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                                                                        Technical Highlights of the Recent Literature 

 

[BIOTECHNIQUES  36, No. 1 January, 19, 2004] (726 Kb)

 

 

 

 

 

 

 

 

 

 

The development of tumor-induced vasculature is essential for both tumor growth and the formation of metastases. Newly formed blood vessels thus provide promising potential therapeutic targets. However, the role of host tissues and their interactions with the tumor in this angiogenesis has remained unclear. Yang et al. have developed a technique for delineating tumor-induced host processes by exploiting a dual-color fluorescent system. They transplanted tumors expressing red fluorescent protein (RFP) into green fluorescent protein (GFP)-expressing nude mice. All of the tissues from these transgenic mice fluoresce green, except for their hair and erythrocytes. This dual-color fluorescence imaging is unique in that it can depict morphological events during tumor-host interactions at the cellular level in fresh tissue in addition to whole-body imaging. They visualized macrophages engulfing tumor cells, dendritic cells contacting tumor cells, and lymphocytes attacking the tumor. The insights gleaned from this study and others like it should be important in elucidating the role of host cells in tumor growth, progression, and invasion. Proceedings of the National Academy of Sciences of the USA 100 (24): 14259-14262 (2003)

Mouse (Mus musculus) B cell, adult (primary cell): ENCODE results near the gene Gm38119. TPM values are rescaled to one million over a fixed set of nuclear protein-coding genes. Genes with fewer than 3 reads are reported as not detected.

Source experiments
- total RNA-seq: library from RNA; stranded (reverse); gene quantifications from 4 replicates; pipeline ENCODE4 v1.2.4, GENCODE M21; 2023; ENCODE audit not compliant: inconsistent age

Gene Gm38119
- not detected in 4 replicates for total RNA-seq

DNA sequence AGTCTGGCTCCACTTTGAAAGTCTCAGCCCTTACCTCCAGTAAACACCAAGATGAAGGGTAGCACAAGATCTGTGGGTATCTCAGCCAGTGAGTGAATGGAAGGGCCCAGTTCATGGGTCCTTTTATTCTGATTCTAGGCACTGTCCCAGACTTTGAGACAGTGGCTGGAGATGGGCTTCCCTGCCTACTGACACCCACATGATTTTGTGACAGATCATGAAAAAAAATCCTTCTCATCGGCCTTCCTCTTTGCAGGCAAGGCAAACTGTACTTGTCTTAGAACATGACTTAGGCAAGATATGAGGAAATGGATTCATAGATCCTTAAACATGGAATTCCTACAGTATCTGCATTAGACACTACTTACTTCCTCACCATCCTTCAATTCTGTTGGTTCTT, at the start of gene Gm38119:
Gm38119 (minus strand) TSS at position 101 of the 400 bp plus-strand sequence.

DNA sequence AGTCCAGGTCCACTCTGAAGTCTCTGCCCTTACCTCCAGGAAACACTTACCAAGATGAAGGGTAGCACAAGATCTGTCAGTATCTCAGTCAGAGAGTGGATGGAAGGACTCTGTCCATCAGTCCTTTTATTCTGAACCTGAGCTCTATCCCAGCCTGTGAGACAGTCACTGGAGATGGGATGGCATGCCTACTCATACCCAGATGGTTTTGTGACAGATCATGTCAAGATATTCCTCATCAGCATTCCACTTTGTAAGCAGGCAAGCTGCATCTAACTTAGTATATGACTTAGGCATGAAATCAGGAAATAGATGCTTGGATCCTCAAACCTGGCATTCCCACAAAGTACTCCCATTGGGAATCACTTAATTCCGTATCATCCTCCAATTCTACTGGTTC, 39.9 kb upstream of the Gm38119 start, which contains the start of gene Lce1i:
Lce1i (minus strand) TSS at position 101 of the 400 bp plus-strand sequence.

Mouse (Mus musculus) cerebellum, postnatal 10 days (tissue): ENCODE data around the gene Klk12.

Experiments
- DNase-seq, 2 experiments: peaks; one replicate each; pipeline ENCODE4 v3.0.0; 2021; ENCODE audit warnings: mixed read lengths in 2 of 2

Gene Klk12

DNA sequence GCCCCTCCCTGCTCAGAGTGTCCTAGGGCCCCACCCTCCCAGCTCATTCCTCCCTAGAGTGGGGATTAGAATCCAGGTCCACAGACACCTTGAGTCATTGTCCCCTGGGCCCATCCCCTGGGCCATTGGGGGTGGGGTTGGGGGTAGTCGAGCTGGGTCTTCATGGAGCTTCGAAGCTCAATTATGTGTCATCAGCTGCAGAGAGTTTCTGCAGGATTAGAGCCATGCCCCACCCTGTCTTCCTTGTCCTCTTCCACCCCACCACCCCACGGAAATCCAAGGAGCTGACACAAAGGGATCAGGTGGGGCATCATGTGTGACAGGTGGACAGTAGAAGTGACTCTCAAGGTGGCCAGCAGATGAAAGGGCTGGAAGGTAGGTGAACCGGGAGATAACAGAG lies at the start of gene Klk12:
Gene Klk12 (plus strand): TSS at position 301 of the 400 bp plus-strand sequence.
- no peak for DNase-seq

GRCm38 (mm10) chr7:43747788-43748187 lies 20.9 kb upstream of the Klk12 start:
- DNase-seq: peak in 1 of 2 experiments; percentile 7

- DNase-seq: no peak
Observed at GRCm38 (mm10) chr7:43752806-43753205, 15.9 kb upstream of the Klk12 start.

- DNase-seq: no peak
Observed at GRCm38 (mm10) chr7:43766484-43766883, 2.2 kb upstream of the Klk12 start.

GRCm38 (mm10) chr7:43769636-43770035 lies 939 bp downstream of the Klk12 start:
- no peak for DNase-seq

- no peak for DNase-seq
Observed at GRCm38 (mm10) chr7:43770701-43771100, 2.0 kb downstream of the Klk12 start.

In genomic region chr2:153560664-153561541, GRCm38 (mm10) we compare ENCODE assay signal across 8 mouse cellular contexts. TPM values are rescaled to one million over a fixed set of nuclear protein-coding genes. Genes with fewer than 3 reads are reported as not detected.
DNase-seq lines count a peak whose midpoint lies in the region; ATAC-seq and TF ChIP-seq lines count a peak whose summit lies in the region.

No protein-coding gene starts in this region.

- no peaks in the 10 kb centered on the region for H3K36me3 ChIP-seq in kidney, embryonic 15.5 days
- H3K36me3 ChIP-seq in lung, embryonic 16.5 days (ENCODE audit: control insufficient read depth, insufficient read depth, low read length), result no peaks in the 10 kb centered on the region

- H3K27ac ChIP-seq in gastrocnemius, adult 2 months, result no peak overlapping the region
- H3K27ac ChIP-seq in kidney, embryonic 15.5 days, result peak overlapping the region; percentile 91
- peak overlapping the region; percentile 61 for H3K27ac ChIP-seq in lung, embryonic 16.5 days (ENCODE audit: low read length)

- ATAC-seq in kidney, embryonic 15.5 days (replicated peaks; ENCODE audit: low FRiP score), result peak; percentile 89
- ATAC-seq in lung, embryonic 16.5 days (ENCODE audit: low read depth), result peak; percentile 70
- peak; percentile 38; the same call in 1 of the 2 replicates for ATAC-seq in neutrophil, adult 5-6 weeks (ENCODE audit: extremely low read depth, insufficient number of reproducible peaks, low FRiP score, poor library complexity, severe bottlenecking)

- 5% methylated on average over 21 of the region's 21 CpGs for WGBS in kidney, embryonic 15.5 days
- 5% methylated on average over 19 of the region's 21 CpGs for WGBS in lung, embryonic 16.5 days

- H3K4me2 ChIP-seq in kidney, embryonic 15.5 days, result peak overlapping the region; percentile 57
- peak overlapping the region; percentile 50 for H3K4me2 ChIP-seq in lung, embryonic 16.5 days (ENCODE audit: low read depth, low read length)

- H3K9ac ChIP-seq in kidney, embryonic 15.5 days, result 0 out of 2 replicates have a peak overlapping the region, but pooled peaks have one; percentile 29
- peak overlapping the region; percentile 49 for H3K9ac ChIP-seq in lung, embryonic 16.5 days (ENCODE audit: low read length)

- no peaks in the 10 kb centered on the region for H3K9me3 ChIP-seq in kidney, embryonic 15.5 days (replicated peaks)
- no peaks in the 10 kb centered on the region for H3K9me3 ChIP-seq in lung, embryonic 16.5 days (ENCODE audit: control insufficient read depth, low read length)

Host-derived GFP-expressing blood vessels visualized in live RFP-expressing mouse melanoma.

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FEATURED ARTICLE

Truncated Galectin-3 Inhibits Tumor Growth and Metastasis in Orthotopic Nude Mouse Model of Human Breast Cancer.   

John, C.M., Leffler, H., Kahl-Knutsson, B., Svensson, I., Jarvis, G.A.

[Clinical Cancer Research 9, 2374-2383, 2003]